I have interviewed too many sexually abused children to ignore any signals, whether they be excessive washing of the hands, or the linguistic need to mention water, especially in a needless manner.
No one is jumping up and down yelling "he's washing his hands, he must be abused!", nor racing to conclusions.  Even this form of ignorance can be quickly disproven.

Abusive parents are often the first to praise themselves in parenthood.

Here is the statement of a mother for you to analyze.  First, let me give you some details about her motherhood of a 13 year old daughter and 16 year old son and let you decide on her value as a mother:

*She introduced drugs into her household.
*She brought in a violent boyfriend into her household.
*She brought in pornography, including bestiality (the abuse of animals) and child pornography
*She brought in violent videos as a form of entertainment
*She abused drugs and alcohol in the home
*She stole from her employer
*She burned home-made tattoos into her 16 year old son

She was the proverbial "cool mom" that kids talk about, dressing and acting like a teenager.

What did she say about her own motherhood?

"I am a wonderful mother."

Neglectful parents are often the most vocal and the most difficult for teachers to deal with.  They make the lives of teachers stressful, in two ways:

1.  The teacher is stressed that the child is not doing his or her homework, nor being taught at home, and there is nothing that the teacher can do to get the negligent parent to work with the child and the teacher frets over the child's diminished prospects for a future.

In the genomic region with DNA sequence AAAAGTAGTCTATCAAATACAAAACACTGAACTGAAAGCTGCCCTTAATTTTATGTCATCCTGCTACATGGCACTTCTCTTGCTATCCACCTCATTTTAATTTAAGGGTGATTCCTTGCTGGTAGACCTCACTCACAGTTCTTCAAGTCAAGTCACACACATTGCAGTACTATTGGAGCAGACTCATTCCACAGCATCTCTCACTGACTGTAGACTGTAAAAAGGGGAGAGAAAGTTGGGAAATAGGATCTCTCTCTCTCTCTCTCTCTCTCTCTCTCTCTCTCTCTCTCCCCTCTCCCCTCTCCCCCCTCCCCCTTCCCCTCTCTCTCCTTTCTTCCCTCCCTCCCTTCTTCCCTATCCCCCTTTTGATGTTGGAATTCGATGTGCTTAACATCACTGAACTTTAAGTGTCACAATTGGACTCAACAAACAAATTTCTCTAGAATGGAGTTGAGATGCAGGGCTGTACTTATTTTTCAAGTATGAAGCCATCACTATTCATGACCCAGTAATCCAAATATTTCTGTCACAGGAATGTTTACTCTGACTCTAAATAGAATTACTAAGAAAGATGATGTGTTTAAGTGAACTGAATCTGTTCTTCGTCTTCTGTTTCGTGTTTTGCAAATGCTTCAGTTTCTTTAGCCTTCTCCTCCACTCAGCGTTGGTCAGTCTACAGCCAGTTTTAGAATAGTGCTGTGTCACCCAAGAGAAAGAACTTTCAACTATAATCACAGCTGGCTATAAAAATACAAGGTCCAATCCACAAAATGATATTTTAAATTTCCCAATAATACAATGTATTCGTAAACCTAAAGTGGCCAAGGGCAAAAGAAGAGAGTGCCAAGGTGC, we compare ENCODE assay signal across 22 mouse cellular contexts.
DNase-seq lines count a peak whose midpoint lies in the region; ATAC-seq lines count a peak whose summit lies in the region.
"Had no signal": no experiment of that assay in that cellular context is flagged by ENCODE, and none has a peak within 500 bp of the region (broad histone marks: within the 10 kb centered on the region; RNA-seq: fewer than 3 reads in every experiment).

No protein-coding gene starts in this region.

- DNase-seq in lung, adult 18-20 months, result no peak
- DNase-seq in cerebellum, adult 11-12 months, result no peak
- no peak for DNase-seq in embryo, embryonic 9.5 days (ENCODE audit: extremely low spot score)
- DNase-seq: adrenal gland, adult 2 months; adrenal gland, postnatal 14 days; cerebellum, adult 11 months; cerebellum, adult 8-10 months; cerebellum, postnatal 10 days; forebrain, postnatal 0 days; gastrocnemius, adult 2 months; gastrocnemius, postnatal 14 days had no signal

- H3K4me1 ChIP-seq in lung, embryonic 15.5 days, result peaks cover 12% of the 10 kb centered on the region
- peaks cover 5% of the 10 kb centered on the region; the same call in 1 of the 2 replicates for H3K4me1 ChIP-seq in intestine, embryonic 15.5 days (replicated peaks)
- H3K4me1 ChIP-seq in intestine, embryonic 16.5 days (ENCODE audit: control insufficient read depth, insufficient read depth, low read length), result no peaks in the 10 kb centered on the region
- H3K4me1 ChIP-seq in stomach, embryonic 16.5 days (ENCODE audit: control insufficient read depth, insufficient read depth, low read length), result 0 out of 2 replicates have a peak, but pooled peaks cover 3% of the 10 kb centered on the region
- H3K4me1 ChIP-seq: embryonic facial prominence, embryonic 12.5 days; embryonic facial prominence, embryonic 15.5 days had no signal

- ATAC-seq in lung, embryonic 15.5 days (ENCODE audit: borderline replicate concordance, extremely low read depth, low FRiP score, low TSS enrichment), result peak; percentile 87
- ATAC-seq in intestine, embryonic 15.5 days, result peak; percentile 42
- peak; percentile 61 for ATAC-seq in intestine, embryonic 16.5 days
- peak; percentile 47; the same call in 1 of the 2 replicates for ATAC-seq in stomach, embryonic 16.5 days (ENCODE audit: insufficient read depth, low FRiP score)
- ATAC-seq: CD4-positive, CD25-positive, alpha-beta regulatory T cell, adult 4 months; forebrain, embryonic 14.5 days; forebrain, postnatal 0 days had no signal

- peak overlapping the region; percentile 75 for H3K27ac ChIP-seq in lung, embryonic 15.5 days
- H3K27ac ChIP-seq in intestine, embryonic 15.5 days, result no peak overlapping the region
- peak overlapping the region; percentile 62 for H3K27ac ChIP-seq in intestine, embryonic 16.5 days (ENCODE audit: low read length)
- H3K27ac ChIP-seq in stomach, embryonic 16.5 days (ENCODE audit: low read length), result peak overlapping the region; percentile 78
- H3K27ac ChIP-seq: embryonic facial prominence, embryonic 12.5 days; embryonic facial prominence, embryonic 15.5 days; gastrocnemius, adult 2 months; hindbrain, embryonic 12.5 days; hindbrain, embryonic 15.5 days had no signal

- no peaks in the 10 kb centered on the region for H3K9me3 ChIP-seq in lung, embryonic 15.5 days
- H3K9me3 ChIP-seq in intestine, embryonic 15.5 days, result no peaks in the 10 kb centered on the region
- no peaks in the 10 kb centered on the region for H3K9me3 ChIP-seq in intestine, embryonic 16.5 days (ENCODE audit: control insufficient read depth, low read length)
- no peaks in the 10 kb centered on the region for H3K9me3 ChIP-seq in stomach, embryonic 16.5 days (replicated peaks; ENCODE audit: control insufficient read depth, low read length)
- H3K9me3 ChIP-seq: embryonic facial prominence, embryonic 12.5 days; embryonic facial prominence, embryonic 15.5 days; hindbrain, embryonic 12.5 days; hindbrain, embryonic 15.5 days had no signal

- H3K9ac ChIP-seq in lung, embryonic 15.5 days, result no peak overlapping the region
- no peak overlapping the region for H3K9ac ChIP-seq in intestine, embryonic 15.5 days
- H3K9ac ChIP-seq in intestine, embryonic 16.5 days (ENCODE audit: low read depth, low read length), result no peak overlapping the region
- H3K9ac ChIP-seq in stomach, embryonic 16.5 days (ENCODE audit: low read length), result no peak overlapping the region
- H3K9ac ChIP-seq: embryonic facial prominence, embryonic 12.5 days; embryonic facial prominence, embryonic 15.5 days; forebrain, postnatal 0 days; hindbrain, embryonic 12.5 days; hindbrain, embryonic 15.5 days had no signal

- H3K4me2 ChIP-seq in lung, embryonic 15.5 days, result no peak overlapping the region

2.  The teacher is stressed by the negligent's parent's presence.  Having neglected the child, the guilt comes roaring out in meetings (if the parent shows), blaming the teacher for the child's lack of success.

Teachers do not get paid enough to bear the stress of the negligent parent.

In statements, we find a need to persuade, even far beyond reality, the expressions of the love that is missing from reality in these settings.

Facebook is full of them.

"I just want to thank my wonderful, handsome, and so very generous husband because today he bought me..."

Uh oh.

Next up:  hyperbole in Statements.





17 comments:

john said...

I like these little refreshers,keep em coming Peter. :-)

john said...


OT.


Statement Analysis within Interviews and Interrogations
us4.campaign-archive1.com

Anonymous said...

I have always thought something was hinky with FB posts that are overly smoochy about their spouse. Never bought it.

Anonymous said...

'uh oh'! lol! Tell more! love it.

Layla said...

Oh geez, the facebook posts praising the spouse...yikes! I have seen only one that said "While things have not always been perfect....happy anniversary to my husband!"
The rest are over the top!!!

Lulu said...

I rarely reference my husband on Facebook...we live together so I tell him thanks to his face. I don't see that every smoochy post means there's trouble in paradise, though. Couldn't it just be a 'shouting from the rooftop' type of happy proclamation?
Is it only worrisome if extra words are used?

Layla said...

Lulu--I think with the facebook thing, a compliment like "my beautiful wife put together a great birthday party for me" is not worrisome. But, the example Peter gave (which is commonly the type of thing written on facebook) where the person is using multiplt adjectives to show that the spouse is "perfect", where the person is gushing and/or when the person is using multiple adjectives to describe an